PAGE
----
The Richards Bay Clean Air Association: A Case Study for Success in Participatory Air Quality Management
Keywords:air quality, industry, government, community, association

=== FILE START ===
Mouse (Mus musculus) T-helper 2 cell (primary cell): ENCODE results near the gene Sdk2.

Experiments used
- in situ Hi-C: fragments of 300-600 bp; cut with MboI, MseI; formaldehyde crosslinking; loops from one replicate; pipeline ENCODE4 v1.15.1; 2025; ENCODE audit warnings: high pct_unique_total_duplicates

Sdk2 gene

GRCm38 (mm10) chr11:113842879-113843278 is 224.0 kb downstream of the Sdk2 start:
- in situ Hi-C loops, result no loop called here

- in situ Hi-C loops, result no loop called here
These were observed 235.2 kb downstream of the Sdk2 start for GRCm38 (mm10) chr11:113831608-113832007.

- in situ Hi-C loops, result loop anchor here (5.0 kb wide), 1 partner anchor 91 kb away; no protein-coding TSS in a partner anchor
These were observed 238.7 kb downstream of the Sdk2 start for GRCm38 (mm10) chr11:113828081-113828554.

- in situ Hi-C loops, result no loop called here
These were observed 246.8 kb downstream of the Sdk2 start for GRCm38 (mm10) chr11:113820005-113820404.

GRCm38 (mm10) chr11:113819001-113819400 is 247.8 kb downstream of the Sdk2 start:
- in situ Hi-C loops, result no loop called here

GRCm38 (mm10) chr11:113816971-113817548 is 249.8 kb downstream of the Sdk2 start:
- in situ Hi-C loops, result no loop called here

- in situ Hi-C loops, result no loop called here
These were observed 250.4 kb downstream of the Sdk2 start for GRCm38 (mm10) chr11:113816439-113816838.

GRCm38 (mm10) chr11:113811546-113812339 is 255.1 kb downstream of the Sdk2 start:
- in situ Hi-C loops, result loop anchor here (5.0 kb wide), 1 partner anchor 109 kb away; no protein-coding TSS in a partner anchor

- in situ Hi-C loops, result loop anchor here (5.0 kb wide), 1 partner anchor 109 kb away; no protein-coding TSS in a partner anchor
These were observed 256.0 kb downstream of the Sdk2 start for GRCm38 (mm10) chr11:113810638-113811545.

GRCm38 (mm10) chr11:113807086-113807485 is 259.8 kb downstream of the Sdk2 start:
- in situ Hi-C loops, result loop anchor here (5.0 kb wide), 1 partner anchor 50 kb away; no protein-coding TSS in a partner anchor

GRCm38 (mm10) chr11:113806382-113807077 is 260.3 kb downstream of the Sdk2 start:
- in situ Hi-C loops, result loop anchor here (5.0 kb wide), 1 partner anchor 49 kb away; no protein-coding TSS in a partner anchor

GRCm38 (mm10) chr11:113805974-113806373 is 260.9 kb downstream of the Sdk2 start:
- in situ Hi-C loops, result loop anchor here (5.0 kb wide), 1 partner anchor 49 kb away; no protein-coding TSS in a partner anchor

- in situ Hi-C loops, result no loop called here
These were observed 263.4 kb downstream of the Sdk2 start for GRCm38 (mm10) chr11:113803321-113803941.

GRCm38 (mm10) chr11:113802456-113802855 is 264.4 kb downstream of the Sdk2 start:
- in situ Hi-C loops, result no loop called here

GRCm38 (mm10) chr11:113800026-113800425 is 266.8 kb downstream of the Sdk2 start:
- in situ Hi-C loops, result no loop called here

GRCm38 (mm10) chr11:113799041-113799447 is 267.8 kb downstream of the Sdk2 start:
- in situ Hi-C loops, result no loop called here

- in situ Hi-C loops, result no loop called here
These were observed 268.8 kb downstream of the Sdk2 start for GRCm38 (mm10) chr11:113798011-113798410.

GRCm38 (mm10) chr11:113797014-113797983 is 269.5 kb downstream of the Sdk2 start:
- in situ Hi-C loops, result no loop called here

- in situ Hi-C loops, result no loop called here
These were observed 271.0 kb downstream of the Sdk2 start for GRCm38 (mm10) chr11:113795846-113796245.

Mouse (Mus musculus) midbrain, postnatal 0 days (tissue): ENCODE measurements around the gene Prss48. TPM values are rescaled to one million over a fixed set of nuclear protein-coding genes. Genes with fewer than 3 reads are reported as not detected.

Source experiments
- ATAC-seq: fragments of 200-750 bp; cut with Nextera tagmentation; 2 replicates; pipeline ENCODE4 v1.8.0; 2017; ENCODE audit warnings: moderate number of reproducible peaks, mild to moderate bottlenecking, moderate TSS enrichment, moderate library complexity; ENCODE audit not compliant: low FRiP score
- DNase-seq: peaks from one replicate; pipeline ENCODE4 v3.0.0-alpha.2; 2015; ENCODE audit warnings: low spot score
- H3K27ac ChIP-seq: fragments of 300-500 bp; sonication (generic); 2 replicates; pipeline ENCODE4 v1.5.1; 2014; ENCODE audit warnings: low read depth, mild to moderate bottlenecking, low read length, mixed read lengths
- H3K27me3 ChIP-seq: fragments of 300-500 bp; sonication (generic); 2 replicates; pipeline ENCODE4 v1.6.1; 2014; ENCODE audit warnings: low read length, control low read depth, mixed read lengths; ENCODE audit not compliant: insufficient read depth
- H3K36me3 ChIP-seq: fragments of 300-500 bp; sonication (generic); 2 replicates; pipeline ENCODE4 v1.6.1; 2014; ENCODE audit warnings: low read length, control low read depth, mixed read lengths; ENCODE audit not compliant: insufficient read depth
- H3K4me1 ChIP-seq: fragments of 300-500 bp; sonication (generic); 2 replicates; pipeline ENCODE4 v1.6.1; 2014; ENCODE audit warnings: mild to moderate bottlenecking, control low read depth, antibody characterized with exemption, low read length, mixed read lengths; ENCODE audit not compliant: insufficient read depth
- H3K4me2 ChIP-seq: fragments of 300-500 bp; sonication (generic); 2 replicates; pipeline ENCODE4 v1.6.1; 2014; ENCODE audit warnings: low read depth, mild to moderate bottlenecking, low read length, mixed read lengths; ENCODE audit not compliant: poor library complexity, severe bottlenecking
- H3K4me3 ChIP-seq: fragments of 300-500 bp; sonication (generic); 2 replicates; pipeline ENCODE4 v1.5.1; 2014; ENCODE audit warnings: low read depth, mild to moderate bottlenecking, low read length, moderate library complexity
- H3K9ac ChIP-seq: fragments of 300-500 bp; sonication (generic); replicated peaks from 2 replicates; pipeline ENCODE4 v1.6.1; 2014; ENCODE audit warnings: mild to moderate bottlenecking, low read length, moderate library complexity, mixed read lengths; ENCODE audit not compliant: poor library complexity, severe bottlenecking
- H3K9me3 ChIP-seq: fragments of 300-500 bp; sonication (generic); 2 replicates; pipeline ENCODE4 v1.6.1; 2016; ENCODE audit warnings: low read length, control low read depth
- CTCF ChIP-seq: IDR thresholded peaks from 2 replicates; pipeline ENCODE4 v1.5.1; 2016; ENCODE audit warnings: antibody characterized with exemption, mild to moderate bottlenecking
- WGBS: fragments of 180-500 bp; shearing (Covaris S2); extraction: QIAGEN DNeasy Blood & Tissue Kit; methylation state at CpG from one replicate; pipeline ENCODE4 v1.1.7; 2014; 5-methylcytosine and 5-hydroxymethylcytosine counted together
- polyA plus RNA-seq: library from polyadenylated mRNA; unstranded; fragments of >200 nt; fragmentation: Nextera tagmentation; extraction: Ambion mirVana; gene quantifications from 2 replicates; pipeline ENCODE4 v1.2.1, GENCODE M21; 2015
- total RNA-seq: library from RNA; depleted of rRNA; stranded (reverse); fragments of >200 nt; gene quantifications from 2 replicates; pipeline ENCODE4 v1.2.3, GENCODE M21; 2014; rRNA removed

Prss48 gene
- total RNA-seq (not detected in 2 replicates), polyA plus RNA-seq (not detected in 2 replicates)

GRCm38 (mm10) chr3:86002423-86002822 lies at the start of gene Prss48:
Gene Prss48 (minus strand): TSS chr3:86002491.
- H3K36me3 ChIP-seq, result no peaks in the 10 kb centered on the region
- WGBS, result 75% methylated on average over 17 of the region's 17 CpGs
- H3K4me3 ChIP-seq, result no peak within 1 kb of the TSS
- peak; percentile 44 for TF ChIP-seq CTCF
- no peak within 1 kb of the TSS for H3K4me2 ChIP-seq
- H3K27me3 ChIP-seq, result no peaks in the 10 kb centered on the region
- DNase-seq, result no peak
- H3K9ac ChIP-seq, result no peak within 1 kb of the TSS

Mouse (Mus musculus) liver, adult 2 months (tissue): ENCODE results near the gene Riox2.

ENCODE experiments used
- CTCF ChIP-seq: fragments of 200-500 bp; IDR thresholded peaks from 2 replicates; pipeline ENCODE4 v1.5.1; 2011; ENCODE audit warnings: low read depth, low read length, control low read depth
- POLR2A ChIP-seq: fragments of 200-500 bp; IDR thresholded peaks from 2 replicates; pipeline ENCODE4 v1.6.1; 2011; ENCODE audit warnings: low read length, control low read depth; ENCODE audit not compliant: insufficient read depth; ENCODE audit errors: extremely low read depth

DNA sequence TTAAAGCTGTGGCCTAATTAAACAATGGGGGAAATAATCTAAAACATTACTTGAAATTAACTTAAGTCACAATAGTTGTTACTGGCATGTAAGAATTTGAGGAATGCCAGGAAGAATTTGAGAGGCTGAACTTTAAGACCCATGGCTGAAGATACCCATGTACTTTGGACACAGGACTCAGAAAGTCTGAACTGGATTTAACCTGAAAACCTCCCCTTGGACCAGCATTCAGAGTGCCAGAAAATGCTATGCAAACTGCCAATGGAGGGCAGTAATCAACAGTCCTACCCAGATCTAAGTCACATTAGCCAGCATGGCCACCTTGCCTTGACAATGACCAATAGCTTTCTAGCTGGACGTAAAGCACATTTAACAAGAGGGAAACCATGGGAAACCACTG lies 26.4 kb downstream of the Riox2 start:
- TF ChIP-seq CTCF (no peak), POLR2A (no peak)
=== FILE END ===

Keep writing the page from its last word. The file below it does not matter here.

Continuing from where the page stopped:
Increasing population growth and rapid urbanisation in South Africa’s major centres have resulted in a race for geographical space. The proximity of residential areas to industries is decreasing, and with this, the concern for air quality impacts on people’s health. More stringent regulations and the roll-out of atmospheric emission licenses have attempted to curb this concern, at least from a legislative perspective, by limiting the levels of exposure to potentially harmful pollutants. However, implementation, accountability and active community involvement remain a problem in many areas across the country. Nevertheless, success stories in which public and private entities work together for better air quality management, do exist and offer an opportunity for learning. Established 17 years ago in response to a concern for the health of people living and working in Richards Bay, the Richards Bay Clean Air Association (RBCAA) brings together industry, government and the community with the common goals of improving air quality in the region and encouraging polluters to take responsibility for their actions. The tried and tested formula, and long term success of the RBCAA is a demonstration of the fact that integrated air quality management is not limited to the local authority and is better accomplished as a collective. This paper outlines the strengths and common obstacles faced by the RBCAA, with the goal of showcasing a template for success in unlocking clean air opportunities for all.
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